We then got a reply from Malta in code and I told the signal man to decode it. He replied “But you said throw all the books over the side except the Fleet code”. So the Fleet decode had gone with the rest! We then set to work on a nailbiting crossword puzzle; eventually, we decoded the signal telling us that a aircraft would try to find us an hour before dark and would home the Jaguar on to us. I was not very optimistic.
About an hour after sunrise, first an Italian Savoia and the a Junkers 88 came out and flew round us without attacking. We waited for surface forces to come up, but nothing more happened by daylight. Our aircraft bombed Tripoli very hard all that day and flew over us on the return, giving us a cheerful wave. It was a lovely day with not a cloud in the sky.
The promised aircraft duly arrived an hour before sunset and told us that the Jaguar was on her way. He would patrol around us until later when he would try to home the Jaguar on to us. Suddenly, he reported six Italian destroyers on the lookout for us. They missed us first to the south and then to the north while we sat tight with our fingers crossed. Then at 1 o’clock, he reported they had gone back to Tripoli.
The Jaguar had been told to give up if they had not found us by 1 a.m. However, she went on and found us about 5 a.m. It was blowing about force 6, with a nasty sea. The Captain made one attempt to put his bow against our bow, so that we could jump across, but there was too much risk of damaging his ship, so I told him to lay off to windward and we would abandon ship and swim clear to be picked up. We only lost three men. Meanwhile, the Engineer Officer and I, and two engine room Petty Officers, did all that was necessary, opening all the sea cocks and main inlets, to sink the ship, before we too went over the side.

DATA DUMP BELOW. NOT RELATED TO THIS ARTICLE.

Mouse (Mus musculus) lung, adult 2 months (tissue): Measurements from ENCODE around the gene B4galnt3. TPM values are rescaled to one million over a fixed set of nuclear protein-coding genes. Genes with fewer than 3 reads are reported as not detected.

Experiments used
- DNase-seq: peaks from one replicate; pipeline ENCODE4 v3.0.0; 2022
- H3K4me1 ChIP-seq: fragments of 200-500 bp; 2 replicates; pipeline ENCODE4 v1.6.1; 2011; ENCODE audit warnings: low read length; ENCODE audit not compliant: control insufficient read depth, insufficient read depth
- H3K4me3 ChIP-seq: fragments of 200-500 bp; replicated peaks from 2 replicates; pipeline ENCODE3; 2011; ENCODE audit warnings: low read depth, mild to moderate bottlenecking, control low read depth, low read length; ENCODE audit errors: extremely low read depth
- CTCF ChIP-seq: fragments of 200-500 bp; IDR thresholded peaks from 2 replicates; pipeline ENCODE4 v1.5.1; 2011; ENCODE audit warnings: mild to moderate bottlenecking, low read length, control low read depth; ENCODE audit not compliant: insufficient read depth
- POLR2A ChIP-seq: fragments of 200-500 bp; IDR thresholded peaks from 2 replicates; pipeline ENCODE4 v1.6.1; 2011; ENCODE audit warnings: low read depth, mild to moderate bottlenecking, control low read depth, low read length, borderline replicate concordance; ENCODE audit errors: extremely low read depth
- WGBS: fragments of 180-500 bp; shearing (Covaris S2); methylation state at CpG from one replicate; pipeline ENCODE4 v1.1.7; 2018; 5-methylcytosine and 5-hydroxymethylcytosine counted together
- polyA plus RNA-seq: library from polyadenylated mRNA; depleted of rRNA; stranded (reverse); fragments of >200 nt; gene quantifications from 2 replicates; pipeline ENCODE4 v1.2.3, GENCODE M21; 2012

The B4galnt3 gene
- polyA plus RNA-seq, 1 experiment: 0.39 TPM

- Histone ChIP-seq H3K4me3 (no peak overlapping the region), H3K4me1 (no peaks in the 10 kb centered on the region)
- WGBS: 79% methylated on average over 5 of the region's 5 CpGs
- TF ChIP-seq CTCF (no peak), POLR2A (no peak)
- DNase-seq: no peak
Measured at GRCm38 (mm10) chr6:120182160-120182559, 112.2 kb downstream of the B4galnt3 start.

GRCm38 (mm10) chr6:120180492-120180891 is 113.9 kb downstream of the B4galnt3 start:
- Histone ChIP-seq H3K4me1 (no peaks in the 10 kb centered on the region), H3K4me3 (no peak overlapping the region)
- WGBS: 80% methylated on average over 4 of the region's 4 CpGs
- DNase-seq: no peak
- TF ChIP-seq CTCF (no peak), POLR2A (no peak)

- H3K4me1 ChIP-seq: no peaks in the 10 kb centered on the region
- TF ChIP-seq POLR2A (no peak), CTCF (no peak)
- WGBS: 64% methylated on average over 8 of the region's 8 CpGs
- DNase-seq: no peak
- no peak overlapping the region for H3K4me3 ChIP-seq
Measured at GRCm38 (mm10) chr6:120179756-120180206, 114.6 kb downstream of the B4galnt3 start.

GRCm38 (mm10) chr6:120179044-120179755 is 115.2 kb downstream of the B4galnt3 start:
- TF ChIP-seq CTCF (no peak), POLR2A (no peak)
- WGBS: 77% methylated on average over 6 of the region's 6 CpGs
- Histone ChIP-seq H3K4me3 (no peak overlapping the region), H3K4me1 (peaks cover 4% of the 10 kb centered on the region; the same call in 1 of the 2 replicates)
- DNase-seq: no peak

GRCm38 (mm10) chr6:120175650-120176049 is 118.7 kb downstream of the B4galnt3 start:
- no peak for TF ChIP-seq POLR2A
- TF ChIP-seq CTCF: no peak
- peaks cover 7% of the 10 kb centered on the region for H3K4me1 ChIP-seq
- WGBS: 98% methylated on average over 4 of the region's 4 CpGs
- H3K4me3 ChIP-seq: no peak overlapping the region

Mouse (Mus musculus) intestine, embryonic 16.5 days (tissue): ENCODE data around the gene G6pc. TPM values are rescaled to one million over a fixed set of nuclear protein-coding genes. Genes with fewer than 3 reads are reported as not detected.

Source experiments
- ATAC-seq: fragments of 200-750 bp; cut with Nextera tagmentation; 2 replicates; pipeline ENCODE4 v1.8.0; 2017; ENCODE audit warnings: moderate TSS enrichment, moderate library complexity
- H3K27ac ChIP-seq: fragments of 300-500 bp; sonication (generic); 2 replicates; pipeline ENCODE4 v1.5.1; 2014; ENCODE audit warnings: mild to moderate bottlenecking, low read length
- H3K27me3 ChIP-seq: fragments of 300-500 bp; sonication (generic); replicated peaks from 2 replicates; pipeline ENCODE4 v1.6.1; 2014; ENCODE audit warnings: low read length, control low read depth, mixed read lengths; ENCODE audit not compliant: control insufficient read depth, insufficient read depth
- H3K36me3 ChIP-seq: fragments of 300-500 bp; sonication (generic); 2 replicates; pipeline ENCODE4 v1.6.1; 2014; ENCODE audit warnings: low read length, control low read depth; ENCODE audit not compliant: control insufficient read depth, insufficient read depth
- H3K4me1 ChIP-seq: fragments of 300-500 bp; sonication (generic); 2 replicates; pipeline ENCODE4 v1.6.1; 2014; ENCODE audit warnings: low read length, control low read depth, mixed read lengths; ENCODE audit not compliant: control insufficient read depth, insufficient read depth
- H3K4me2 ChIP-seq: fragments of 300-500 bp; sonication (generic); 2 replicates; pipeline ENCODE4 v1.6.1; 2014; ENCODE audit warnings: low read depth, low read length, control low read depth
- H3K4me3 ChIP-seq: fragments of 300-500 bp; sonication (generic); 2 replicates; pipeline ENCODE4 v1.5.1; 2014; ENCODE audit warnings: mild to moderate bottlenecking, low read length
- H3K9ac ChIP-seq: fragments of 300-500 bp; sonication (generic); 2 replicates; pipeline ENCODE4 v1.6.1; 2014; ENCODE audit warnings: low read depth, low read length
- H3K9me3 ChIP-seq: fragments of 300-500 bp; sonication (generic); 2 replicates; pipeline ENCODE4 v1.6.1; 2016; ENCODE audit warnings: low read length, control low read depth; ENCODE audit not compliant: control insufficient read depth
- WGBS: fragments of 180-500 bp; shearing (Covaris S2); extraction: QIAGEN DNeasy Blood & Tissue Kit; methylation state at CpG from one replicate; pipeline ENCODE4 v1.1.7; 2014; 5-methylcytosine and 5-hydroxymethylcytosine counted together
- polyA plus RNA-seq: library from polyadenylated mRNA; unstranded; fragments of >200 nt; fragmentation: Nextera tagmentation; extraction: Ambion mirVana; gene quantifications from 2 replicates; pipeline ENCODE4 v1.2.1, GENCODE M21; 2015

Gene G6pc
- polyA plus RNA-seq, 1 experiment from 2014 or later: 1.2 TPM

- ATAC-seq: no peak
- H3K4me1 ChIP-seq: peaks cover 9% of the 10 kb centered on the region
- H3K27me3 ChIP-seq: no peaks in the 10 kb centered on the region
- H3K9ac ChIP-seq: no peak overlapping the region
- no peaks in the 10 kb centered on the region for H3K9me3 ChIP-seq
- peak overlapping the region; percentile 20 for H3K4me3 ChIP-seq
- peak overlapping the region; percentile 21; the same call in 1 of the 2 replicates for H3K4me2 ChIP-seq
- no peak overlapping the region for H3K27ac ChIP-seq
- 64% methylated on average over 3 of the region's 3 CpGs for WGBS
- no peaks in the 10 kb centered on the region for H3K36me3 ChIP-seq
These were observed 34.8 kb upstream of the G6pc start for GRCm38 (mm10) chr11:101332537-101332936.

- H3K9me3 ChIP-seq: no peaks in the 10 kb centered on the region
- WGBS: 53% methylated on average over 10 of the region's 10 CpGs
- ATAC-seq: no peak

I found myself alone in the water and the Jaguar started to move off. I had a torch that the Engineer Officer had made watertight for various of us to use to get the men collected around us. Jaguar saw the light and came back and picked me up. Very lucky. We were fortunate, too, in our return passage to Malta, as the visibility was very bad indeed, so we had no trouble from enemy aircraft, which we certainly would have if the conditions had been right.
On our arrival in Malta, the Penelope put us all up and very hospitable they were indeed. But we could obviously not stay long in a seagoing ship, so my old friend, Captain “Shrimp” Simpson, put us u[p in part of his submarines shore accommodation. When he took over as Captain (Submarines) in Malta, he had arranged that each submarine had its own quarters so that, when they returned from patrol, they found everything as they had left it; in this case we took cared that they did. A memorial service for the Neptune and the Kandahar was held the day after we got back, in the dockyard church.
As well as my awards for the Red Sea Campaign and Crete, I was awarded a D.S.C., another honour for the Kandahar.
The Dido came in for a short stay, for what purpose I cannot remember. She sailed for Alexandria after four days with two other destroyers, escorting three merchant ships, and the Captain very kindly gave my fellow survivors and me a passage back. Before leaving, the Admiral at Malta, Admiral Ford, told me he was being relieved in the near future and was going to be the Admiral in Scotland, and that he wanted me as Captain D of the destroyers in that command. I accepted gratefully.
We suffered the usual attacks on the way back, without any damage being done to the convoy or the escorts, and we got into Alexandria just before New Year.
(Extractors’ note: In the event, Captain Robson went to Combined Operations with Lord Louis Mountbatten on his return.)